"Note: estimates for this country take into account the effects of excess mortality due to AIDS; this can result in lower life expectancy, higher infant mortality and death rates, lower population and growth rates, and changes in the distribution of population by age and sex than would otherwise be expected."
  2. ^ a b c d "Central African Republic". International Monetary Fund. Retrieved 17 April 2013. 
  3. ^ "Gini Index". World Bank. Retrieved 2 March 2011. 
  4. ^ Which side of the road do they drive on? Brian Lucas. August 2005. Retrieved 28 January 2009.
  5. ^ CELEBRATING, LOOTING FOLLOW COUP, U.N. CONDEMNS TAKEOVER IN CENTRAL AFRICAN REPUBLIC. Lexington Herald-Leader, 18 March 2003
  6. ^ Violent and Chaotic, Central African Republic Lurches Toward a Crisis. (August 7, 2013) Adam Nossiter. New York Times.
  7. ^ a b "CAR interim President Michel Djotodia resigns". BBC. 10 January 2014. Retrieved 10 January 2014. 
  8. ^ a b "Central African Republic leader says chaos is over". BBC. 13 January 2014. Retrieved 13 January 2014. 
  9. ^ a b c d "CIA World Factbook Central African Republic". Retrieved 14 August 2012. 
  10. ^ "Central African Republic". Encyclopædia Britannica.
  11. ^ Culture of Central African Republic – history, people, clothing, women, beliefs, food, family, social, dress. Everyculture.com. Retrieved on 6 April 2013.
  12. ^ French Colonies – Central African Republic. Discoverfrance.net. Retrieved on 6 April 2013.
  13. ^ Central African Republic: The colonial era – Britannica Online Encyclopedia. Britannica.com. Retrieved on 6 April 2013.
  14. ^ a b 'Cannibal' dictator Bokassa given posthumous pardon. The Guardian. 3 December 2010
  15. ^ "'Good old days' under Bokassa?". BBC News. 2 January 2009
  16. ^ a b "CAR hails French pledge on rebels". BBC. 14 November 2006. Retrieved 26 December 2012. 
  17. ^ a b "French planes attack CAR rebels". BBC. 30 November 2006. Retrieved 26 December 2012. 
  18. ^ a b "Central African Republic". CIA. Retrieved 22 April 2013.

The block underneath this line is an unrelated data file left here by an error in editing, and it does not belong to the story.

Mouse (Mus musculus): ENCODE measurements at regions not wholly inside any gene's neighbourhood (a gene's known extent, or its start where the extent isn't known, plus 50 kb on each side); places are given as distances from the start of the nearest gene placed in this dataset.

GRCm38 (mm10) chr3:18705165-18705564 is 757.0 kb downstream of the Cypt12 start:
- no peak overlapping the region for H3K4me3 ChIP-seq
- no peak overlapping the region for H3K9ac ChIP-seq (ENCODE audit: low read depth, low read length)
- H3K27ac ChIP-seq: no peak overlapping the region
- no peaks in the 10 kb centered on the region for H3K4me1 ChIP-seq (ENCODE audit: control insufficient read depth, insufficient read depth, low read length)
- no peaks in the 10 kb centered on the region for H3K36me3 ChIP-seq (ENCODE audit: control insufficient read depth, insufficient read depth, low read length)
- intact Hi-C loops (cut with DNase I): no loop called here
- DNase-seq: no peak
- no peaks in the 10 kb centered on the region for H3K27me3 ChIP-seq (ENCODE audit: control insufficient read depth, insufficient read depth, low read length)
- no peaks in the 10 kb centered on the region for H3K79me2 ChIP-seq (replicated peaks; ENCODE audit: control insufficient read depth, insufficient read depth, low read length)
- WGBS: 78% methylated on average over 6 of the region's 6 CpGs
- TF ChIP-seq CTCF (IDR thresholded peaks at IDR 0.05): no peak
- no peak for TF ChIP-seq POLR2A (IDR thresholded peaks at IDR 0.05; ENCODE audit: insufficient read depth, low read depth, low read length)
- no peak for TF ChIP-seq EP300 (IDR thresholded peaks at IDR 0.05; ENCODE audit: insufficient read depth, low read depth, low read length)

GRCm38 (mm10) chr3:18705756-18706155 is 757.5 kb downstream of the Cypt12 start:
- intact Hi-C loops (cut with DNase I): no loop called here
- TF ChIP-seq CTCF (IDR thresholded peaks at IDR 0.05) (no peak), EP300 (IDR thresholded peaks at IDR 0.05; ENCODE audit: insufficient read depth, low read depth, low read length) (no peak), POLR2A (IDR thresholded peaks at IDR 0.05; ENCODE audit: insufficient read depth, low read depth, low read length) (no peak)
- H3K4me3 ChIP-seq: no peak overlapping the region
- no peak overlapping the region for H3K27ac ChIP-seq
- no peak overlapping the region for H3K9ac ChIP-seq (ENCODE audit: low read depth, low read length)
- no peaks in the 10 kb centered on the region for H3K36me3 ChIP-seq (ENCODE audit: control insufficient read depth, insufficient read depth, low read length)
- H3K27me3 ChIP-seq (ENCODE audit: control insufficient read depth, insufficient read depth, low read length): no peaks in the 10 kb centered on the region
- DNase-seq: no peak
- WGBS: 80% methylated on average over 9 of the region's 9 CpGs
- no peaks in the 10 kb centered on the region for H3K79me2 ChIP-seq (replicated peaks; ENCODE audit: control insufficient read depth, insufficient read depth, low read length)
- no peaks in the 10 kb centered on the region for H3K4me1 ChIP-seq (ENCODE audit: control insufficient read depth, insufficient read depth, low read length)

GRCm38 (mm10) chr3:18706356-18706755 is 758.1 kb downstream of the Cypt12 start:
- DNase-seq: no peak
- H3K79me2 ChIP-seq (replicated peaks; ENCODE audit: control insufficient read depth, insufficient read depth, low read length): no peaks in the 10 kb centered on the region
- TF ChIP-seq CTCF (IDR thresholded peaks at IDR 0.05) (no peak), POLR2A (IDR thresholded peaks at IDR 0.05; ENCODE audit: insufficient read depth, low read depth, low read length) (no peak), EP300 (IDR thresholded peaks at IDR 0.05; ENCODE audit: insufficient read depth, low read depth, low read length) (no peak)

19. ^ a b Smith, David (22 November 2013) Unspeakable horrors in a country on the verge of genocide The Guardian, Retrieved 23 November 2013
  20. ^ "UN warning over Central African Republic genocide risk". bbcnews.com. 4 November 2013. Retrieved 25 November 2013. 
  21. ^ "France says Central African Republic on verge of genocide". reuters.com. 21 November 2013. Retrieved 25 November 2013. 
  22. ^ "'We Live and Die Here Like Animals'". foreignpolicy.com. 13 November 2013. Retrieved 25 November 2013. 
  23. ^ More than 600 killed in week of Central African Republic violence: UN
  24. ^ a b "Eight dead in Central African Republic capital, rebel leaders flee city". Reuters. January 26, 2014.
  25. ^ "Central African Republic militia 'killed' children". BBC News. December 4, 2013.
  26. ^ AP (26 December 2013). "Attack On Presidential Palace Thwarted In Bangui". Leaker. Retrieved 26 December 2013. 
  27. ^ "More military help sought by UN to protect CAR civilians". The Africa News.Net. Retrieved 22 February 2014. 
  28. ^ Sold Down the River (English) March 2001, Forests Monitor
  29. ^ The Forests of the Congo Basin: State of the Forest 2006 at the Wayback Machine (archived July 5, 2008). CARPE 13 July 2007
  30. ^ Central African Republic: Country Study Guide volume 1, p. 24.
  31. ^ Ward, Inna, ed. (2007). Whitaker's Almanack (139th ed.). London: A & C Black. p. 796. ISBN 0-7136-7660-4. 
  32. ^ "Central African Republic". Unaids.org. 29 July 2008. Retrieved 27 June 2010. 
  33. ^ ANNEX 3: Country progress indicators. 2006 Report on the Global AIDS Epidemic. unaids.org
  34. ^ In Fula: Fulɓe; in French: Peul
  35. ^ "International Religious Freedom Report 2010". U.S. Department of State. Retrieved February 12, 2014. 
  36. ^ "Central African Republic. International Religious Freedom Report 2006". U.S. Department of State. 
  37. ^ "Legal System". The World Factbook (Central Intelligence Agency). 
  38. ^ "Reuters AlertNet – CENTRAL AFRICAN REPUBLIC: Poll results to be announced on 22 May, official says". Alertnet.org. 11 May 2005. Retrieved 27 June 2010. 
  39. ^ "Timeline: Central African Republic". BBC News. 9 March 2010. Retrieved 28 April 2010. 
  40. ^ "Thousands flee new CAR 'rebels'". BBC News. 24 February 2006. Retrieved 28 April 2010. 
  41. ^ "Thousands flee from CAR violence". BBC News. 25 March 2006. Retrieved 28 April 2010. 
  42. ^ "Central African Republic to hold April 25 elections | Top News | Reuters". Af.reuters.com. 25 February 2010. Retrieved 27 June 2010. 
  43. ^ "BozizĂŠ prend ses prĂŠcautions Afrique Subsaharienne, Politique". Jeuneafrique.com. 15 May 2010. Retrieved 27 June 2010. 
  44. ^ "Les problèmes de gestion à la Commission Electorale Indépendante seraient-ils un frein au bon déroulement du processus électoral?". Journal des Elections. 20 December 2010. Retrieved 20 December 2010.